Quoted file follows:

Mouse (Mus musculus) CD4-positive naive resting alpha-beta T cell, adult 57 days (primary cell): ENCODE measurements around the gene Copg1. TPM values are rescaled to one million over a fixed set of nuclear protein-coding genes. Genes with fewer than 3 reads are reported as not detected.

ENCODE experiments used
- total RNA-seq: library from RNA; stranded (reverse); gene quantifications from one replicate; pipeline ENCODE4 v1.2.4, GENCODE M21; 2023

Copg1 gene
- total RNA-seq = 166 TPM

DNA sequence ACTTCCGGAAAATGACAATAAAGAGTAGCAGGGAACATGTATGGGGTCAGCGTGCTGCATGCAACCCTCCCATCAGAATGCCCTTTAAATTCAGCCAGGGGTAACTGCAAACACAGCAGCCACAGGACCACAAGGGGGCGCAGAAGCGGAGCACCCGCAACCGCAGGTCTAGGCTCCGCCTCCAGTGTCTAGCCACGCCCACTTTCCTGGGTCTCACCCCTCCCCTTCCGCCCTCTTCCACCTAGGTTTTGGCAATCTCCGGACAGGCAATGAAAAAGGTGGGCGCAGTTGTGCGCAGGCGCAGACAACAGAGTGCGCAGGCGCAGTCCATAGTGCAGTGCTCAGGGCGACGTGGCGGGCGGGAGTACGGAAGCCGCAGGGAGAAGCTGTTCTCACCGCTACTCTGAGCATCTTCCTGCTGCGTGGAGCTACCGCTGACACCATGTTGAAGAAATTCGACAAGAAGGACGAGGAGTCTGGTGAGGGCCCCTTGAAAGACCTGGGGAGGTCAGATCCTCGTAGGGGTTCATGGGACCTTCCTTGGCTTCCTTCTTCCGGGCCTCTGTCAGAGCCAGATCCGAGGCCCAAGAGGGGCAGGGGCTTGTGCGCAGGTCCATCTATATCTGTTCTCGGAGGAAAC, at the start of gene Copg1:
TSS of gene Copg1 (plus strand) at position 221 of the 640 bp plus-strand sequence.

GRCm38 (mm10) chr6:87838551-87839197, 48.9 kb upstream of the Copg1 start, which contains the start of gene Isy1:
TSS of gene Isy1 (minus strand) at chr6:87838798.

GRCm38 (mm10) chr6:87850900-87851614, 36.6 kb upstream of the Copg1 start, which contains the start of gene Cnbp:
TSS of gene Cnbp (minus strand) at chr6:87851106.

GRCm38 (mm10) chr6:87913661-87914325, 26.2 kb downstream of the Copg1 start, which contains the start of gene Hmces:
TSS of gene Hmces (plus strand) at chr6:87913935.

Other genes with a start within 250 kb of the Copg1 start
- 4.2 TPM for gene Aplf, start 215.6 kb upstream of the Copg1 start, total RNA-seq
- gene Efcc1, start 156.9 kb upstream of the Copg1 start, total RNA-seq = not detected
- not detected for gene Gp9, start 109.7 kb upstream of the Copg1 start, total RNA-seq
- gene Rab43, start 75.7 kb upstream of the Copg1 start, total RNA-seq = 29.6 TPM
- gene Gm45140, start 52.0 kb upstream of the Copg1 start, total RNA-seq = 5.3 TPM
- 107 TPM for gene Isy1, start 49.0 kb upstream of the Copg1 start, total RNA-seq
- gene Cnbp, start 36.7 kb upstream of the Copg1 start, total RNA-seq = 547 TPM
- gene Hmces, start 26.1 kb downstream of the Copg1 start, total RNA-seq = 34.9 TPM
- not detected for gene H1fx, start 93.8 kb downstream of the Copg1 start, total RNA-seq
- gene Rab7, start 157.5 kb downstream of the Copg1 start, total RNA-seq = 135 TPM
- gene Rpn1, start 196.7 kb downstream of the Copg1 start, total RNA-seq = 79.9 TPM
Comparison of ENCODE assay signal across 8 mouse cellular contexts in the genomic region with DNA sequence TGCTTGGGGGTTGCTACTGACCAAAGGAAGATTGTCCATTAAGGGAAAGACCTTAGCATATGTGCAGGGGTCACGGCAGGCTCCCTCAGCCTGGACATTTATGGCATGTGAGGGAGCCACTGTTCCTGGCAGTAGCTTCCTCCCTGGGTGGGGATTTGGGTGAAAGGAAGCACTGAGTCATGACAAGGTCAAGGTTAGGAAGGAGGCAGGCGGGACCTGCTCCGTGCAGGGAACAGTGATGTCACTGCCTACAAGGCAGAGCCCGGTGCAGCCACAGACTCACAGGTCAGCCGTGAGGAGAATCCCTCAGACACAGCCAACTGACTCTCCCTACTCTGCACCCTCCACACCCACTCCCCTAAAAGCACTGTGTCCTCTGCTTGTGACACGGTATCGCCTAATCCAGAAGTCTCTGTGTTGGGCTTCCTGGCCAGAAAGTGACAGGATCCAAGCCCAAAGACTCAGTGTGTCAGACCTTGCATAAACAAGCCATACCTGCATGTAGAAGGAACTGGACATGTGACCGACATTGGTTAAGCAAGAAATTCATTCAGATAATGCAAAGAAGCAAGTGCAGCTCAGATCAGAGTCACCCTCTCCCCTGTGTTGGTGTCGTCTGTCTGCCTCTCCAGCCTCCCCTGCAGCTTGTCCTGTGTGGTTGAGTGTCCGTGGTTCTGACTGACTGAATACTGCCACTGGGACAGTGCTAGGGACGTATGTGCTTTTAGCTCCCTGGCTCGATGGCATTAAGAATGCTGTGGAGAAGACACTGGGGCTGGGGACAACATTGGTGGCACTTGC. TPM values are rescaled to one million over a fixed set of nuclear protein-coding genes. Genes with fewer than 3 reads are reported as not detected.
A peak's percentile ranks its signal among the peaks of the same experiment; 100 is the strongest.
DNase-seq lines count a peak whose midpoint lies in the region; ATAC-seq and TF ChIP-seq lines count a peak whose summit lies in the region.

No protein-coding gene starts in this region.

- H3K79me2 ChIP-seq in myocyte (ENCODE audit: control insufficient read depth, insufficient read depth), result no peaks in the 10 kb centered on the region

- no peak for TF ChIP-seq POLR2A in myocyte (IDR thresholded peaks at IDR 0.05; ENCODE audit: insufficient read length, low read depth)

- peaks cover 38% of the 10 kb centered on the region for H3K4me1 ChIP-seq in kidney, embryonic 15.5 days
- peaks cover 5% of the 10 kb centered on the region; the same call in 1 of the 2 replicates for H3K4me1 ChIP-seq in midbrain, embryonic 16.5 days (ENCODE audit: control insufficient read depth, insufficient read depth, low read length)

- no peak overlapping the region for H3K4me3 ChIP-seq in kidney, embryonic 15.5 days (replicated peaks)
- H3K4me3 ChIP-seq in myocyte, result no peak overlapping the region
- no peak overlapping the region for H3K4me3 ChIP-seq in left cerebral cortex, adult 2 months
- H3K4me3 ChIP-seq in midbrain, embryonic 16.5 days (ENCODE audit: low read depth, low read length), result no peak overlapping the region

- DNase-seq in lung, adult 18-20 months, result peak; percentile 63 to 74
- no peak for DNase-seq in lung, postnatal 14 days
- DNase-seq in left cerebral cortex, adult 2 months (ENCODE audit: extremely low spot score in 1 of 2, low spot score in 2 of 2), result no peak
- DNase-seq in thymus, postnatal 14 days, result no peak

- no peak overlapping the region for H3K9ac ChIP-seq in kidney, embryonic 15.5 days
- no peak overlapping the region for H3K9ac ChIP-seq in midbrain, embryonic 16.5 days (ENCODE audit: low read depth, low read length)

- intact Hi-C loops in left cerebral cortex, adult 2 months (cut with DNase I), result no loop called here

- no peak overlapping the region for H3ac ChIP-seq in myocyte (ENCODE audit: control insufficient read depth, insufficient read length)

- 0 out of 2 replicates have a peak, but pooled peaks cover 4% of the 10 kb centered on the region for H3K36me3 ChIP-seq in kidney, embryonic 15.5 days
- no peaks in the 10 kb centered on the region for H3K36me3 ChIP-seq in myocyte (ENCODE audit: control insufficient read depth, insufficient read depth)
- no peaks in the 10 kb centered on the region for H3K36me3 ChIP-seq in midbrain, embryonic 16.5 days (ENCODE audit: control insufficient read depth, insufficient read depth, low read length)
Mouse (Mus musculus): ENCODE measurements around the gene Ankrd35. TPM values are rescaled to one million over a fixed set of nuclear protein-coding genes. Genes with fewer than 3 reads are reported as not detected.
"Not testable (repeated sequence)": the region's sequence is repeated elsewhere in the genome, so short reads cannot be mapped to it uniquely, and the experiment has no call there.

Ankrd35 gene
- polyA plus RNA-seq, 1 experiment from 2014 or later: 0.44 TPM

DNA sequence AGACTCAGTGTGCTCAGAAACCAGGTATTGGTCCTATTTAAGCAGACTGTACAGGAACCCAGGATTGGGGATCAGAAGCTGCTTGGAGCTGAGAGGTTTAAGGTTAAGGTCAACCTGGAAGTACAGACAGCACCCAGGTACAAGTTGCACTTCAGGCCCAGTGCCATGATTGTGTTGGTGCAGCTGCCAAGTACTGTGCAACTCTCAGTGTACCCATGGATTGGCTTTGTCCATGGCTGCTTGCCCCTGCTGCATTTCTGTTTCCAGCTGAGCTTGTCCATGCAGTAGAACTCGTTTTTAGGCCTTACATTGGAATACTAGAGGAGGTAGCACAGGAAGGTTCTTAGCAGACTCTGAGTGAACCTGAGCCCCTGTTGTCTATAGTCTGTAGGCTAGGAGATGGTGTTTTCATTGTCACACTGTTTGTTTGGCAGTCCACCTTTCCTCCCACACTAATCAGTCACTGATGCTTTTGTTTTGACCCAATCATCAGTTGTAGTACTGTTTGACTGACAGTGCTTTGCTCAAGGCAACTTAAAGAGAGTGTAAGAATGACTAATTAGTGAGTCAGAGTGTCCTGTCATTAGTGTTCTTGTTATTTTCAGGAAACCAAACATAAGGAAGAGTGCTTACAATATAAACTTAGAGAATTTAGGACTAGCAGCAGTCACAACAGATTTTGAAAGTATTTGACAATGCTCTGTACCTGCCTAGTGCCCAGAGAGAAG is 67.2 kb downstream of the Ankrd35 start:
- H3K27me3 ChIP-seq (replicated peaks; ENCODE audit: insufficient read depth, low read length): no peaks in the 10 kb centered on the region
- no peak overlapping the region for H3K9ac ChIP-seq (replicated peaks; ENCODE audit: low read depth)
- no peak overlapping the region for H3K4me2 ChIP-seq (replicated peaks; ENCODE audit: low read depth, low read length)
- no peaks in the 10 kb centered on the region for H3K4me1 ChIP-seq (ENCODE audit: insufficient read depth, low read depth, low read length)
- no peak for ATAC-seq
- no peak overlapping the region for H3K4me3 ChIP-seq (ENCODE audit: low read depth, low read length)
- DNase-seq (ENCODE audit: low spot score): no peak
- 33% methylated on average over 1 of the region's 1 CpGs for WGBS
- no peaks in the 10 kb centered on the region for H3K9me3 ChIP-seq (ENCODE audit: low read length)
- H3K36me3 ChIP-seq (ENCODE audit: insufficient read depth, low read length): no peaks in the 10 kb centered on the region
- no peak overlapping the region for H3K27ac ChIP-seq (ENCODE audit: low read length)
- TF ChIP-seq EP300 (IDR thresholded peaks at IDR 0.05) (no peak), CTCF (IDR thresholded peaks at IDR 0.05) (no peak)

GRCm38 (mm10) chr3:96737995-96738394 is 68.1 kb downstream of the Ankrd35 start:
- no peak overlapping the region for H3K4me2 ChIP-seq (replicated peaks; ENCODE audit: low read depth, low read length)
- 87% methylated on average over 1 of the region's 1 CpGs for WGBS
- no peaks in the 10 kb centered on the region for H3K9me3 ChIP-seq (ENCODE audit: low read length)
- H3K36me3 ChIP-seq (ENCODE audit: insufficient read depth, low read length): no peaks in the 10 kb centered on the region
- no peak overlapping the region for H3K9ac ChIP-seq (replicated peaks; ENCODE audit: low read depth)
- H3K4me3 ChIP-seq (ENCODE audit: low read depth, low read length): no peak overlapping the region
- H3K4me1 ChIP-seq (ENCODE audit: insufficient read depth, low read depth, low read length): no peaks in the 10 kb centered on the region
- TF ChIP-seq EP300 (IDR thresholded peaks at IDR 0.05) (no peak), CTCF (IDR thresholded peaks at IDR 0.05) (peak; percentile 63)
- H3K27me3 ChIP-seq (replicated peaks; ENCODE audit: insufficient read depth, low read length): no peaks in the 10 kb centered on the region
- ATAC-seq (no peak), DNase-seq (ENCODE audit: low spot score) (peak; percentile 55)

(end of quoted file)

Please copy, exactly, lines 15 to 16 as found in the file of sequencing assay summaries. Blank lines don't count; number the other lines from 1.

- 4.2 TPM for gene Aplf, start 215.6 kb upstream of the Copg1 start, total RNA-seq
- gene Efcc1, start 156.9 kb upstream of the Copg1 start, total RNA-seq = not detected